In the preceding paper on the relation of climate to the death rate from diabetes,1 a definite climatic distribution of the disease was pointed out. In the United States, for instance, the death rate from diabetes was over twice as high in the northern as in the southern states, and this difference was even more marked in the colored than in the white population. Europe showed a similar increase in the death rate from diabetes toward the north, as did the provinces of Australia and New Zealand in the opposite direction. This definite tendency in the distribution of the disease raises the question of whether climate is the responsible factor, or whether a higher rate of consumption of sugar in the northern states and countries might not cause the increase. It has often been suggested that overindulgence in sugar may bring on diabetes, a suggestion that seems to be borne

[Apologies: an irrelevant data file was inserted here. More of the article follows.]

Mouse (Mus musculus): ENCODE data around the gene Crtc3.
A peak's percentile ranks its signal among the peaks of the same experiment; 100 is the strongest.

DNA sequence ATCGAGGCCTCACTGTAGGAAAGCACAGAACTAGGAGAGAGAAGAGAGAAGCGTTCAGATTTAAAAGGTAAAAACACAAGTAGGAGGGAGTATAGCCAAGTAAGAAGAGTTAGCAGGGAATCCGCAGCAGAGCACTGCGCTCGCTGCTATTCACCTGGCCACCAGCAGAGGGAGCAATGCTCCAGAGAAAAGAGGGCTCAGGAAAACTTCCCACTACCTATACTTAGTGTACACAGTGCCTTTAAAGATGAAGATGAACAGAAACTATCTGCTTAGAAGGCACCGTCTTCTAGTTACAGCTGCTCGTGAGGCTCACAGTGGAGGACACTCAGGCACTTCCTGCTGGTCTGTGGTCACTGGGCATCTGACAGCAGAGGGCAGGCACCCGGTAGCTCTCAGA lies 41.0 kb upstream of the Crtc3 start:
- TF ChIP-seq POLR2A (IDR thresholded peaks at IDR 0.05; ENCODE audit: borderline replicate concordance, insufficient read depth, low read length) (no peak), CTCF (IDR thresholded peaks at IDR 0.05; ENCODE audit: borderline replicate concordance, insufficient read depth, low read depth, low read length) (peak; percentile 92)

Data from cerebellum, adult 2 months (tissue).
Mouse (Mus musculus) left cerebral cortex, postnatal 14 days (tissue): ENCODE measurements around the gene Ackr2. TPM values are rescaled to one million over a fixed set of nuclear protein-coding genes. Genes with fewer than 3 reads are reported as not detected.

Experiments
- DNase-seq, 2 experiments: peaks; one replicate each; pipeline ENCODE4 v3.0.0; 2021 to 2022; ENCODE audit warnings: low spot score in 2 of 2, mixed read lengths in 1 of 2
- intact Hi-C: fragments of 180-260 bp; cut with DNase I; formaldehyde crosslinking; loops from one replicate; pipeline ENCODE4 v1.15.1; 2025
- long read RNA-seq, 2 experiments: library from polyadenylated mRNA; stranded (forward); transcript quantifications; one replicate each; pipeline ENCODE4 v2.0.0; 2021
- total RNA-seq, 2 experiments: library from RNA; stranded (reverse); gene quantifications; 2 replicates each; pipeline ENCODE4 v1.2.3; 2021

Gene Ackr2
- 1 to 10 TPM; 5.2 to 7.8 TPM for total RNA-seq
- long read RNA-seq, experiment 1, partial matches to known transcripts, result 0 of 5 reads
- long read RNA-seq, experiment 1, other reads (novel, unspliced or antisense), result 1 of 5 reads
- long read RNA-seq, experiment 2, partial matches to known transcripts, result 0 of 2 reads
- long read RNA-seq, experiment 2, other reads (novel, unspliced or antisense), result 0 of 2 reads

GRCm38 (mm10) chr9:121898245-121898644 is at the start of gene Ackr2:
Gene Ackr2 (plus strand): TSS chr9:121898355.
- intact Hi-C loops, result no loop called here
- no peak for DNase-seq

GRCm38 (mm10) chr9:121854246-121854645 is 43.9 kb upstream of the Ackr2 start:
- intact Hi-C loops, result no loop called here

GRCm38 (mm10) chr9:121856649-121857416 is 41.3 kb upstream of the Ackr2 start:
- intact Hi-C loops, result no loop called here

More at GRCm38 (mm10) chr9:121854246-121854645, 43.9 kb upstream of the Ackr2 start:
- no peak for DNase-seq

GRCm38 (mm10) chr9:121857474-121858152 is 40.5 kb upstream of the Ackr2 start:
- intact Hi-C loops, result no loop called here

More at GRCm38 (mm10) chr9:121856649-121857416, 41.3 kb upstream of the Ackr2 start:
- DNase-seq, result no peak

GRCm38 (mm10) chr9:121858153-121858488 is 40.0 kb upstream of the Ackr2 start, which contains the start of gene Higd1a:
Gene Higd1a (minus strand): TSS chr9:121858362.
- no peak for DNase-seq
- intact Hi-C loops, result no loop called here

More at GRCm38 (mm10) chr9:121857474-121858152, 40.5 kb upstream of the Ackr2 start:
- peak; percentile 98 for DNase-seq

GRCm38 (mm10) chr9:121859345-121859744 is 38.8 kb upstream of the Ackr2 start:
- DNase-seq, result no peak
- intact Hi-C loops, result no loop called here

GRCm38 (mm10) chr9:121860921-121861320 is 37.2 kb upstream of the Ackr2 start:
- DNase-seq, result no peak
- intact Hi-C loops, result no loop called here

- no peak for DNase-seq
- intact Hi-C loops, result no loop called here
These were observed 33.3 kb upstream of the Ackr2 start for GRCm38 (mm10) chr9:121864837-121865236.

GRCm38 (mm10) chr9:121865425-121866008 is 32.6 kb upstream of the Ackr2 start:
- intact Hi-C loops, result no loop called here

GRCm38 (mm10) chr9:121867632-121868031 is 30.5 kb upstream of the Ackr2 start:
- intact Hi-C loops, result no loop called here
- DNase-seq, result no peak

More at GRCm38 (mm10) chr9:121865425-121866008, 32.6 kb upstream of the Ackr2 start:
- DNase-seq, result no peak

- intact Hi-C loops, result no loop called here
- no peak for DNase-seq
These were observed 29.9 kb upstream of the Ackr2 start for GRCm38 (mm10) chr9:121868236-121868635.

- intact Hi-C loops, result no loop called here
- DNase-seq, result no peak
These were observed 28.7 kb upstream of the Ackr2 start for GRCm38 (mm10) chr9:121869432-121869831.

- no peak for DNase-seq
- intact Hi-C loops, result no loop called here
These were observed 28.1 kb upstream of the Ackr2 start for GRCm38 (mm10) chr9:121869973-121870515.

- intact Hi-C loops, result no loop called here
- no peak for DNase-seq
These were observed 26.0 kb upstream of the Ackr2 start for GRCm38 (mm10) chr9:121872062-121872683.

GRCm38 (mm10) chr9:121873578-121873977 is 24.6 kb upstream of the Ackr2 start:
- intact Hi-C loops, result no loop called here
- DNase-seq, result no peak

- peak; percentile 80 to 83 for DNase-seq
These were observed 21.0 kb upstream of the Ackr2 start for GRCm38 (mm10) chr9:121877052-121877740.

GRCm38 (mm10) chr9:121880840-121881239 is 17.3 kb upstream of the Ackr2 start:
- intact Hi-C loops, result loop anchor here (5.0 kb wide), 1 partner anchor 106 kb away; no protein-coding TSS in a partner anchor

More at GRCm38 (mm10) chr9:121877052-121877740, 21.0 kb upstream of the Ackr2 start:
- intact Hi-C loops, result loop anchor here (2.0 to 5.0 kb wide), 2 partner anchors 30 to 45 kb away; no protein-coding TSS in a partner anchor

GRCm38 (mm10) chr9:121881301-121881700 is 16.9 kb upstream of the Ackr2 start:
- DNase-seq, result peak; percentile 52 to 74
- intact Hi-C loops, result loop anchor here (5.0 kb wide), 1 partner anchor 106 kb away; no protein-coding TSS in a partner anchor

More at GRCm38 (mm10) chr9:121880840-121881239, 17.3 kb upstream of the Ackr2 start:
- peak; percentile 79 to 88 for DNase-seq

MILLS CA. DIABETES MELLITUS: SUGAR CONSUMPTION IN ITS ETIOLOGY. Arch Intern Med (Chic). 1930;46(4):582–584. doi:10.1001/archinte.1930.00140160032003
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